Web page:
Access to Medicare home health, SNF eased
October 24, 2012 3 Comments
In the midst of the vague insanity that is the last two week of a Presidential campaign, Medicare has announced a consequential policy change that will expand access to Medicare-financed home health visits and skilled nursing facility (SNF) care for beneficiaries with disabilities.
Currently, such care is limited to cases in which a patient’s condition is believed to potentially improve, often via the delivery of rehabilitative services whether in the SNF or home setting. The new rules come from the settlement of a lawsuit brought on behalf of disabled persons. The key change is:
Medicare will pay for such services if they are needed to “maintain the patient’s current condition or prevent or slow further deterioration,” regardless of whether the patient’s condition is expected to improve.
This is part of a larger story of a country without a coherent long term care system. Families care for loved ones as best they can at great financial and non financial costs (there are also benefits), and Medicaid serves as the de facto nursing home insurance scheme for the nation (about half of all nursing home costs are paid for by Medicaid).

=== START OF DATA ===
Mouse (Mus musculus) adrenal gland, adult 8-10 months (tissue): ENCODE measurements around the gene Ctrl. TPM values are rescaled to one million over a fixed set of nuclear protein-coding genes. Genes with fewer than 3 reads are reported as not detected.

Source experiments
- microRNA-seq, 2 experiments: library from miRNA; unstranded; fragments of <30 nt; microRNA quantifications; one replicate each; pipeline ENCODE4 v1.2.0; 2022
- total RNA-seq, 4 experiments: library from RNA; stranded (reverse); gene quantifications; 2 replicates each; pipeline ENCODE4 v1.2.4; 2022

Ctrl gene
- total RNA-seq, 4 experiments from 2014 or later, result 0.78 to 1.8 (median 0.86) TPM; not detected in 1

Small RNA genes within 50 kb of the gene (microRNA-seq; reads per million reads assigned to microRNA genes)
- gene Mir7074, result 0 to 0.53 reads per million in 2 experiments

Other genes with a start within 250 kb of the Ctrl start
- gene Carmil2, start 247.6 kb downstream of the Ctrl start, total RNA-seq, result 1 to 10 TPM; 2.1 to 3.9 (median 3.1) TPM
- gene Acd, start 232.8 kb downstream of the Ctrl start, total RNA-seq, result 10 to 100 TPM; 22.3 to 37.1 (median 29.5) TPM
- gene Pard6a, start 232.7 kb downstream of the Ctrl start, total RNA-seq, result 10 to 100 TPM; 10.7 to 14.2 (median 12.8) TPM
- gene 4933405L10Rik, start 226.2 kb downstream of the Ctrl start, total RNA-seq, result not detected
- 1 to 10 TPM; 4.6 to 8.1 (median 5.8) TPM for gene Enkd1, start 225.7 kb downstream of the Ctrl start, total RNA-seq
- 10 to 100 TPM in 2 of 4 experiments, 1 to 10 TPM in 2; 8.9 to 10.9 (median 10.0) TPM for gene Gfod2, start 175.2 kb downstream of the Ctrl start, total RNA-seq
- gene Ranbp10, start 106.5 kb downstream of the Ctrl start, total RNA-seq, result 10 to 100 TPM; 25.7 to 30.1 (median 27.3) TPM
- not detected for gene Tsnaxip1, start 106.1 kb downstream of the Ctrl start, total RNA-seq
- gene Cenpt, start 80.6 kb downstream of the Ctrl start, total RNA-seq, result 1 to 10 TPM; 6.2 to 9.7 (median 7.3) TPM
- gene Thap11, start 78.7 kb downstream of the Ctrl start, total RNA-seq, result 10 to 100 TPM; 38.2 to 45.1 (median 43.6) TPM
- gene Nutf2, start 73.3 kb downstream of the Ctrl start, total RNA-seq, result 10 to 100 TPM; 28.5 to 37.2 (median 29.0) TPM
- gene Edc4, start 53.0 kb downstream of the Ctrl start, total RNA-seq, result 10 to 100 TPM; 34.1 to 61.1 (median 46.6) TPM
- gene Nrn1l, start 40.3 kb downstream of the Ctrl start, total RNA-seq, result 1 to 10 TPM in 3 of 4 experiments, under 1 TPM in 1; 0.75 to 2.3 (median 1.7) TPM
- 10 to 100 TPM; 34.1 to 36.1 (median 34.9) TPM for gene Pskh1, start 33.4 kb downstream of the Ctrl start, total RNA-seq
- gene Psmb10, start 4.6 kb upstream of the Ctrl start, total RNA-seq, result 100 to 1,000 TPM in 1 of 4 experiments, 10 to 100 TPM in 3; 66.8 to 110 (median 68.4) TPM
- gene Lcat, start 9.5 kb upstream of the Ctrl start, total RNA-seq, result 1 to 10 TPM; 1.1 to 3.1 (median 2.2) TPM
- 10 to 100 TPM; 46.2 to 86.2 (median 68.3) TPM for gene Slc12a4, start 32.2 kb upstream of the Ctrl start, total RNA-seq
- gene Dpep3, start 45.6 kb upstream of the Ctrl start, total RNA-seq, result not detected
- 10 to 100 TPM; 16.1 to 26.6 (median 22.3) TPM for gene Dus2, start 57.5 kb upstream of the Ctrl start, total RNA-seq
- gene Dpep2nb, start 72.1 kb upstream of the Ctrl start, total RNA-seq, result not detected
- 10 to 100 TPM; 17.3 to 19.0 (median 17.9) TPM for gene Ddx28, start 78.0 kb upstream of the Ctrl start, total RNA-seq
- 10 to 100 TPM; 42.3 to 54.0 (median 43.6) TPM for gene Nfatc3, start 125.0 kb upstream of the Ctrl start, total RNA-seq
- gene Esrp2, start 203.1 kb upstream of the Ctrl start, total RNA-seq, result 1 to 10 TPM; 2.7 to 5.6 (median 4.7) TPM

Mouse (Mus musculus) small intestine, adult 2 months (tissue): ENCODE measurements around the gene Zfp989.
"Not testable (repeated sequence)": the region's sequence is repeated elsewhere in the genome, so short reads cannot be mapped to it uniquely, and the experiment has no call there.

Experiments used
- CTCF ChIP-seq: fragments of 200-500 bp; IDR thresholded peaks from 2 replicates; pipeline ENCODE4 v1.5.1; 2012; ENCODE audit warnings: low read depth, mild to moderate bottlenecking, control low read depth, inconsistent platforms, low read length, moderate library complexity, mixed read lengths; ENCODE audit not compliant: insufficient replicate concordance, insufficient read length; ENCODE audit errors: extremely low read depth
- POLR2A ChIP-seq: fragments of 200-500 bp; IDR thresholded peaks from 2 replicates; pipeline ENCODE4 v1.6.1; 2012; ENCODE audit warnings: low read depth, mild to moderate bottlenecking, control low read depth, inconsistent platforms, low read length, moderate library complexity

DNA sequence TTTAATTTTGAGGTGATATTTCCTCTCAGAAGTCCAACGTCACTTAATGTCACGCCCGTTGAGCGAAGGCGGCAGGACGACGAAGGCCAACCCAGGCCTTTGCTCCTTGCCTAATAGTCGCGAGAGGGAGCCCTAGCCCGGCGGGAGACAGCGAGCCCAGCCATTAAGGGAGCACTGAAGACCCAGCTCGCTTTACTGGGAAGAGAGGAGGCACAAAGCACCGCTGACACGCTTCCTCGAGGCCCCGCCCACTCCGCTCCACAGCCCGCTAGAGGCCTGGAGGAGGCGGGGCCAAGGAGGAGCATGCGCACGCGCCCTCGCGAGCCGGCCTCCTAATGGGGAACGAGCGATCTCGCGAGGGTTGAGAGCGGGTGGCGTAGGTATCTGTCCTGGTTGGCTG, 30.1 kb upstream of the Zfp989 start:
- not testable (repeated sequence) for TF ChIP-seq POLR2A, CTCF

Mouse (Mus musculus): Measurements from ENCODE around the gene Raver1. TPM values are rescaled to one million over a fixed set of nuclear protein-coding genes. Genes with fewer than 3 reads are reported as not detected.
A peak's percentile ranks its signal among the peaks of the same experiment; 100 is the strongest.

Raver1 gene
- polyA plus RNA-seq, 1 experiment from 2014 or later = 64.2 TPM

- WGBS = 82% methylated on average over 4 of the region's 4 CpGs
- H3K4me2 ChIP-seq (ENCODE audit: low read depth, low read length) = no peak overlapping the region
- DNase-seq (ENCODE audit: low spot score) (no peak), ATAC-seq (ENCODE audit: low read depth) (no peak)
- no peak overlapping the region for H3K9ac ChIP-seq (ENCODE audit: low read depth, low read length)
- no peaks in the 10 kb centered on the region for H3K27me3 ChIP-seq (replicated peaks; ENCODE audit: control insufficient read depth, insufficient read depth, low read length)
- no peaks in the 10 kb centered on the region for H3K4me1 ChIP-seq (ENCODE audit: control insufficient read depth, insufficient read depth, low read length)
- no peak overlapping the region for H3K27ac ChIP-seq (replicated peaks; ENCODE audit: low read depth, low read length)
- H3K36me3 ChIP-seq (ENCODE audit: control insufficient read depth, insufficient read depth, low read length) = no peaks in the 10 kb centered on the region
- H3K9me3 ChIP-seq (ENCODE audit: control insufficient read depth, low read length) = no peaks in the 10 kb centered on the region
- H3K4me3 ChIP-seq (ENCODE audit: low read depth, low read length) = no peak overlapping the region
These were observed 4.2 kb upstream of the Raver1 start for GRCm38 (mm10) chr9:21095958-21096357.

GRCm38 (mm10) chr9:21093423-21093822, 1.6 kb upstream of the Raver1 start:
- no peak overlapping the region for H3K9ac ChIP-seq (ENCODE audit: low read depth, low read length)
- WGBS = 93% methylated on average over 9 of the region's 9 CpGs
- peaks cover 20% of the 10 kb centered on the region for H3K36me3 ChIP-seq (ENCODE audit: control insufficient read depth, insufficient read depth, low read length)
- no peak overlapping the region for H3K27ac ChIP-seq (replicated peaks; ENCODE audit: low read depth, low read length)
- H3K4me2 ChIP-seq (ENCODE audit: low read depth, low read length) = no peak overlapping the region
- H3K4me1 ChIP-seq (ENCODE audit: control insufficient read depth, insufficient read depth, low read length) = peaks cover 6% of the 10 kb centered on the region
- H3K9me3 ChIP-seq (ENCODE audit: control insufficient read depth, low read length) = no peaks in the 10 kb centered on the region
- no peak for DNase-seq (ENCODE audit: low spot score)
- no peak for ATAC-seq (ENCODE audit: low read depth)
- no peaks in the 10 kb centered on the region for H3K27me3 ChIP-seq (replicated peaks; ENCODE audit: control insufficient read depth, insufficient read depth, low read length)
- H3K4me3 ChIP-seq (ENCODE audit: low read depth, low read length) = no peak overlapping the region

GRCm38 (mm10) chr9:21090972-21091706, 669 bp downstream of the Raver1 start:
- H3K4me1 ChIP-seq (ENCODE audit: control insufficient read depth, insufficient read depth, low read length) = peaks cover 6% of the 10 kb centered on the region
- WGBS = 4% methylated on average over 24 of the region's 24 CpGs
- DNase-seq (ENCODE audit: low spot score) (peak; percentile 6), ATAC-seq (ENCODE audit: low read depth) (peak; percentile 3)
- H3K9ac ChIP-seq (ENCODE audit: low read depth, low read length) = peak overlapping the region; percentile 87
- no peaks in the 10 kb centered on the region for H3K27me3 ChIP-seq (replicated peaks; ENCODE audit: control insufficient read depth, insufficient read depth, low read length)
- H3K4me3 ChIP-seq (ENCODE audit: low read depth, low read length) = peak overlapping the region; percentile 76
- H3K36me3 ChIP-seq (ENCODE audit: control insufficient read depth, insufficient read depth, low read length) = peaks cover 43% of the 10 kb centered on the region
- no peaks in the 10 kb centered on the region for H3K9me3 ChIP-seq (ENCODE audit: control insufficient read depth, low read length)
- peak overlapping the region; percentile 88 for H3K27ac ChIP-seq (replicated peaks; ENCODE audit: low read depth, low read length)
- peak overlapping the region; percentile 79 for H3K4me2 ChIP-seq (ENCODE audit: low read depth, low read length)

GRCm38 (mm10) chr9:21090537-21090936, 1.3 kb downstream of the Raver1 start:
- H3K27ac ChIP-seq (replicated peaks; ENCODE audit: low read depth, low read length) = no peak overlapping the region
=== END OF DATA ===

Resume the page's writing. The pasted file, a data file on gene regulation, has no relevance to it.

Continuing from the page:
Medicare, the insurer of persons age 65 and older, has an unusual place in this story. Many seniors wrongly believe that it covers long term care generally, and care for a long-stay nursing home, specifically. And recent Medicare policy has exacerbated this gap between reality and what is needed by beneficiaries. In the 1990s, Medicare home health rules were tightened by adding the requirement related to improvement, that is now being reversed. This was done to limit costs and allay fears fears that home health would morph into a long term care benefit. Similarly, discussions framing long stays in hospice as problems, while ignoring short stays (which likely suggest quality issues and/or not maximizing benefits) also demonstrate the institutional worry (by Medicare) about a part(s) of the program becoming a de facto long term care benefit.
Much work is needed to develop a coherent long term care system that works along side (and with) the acute care system.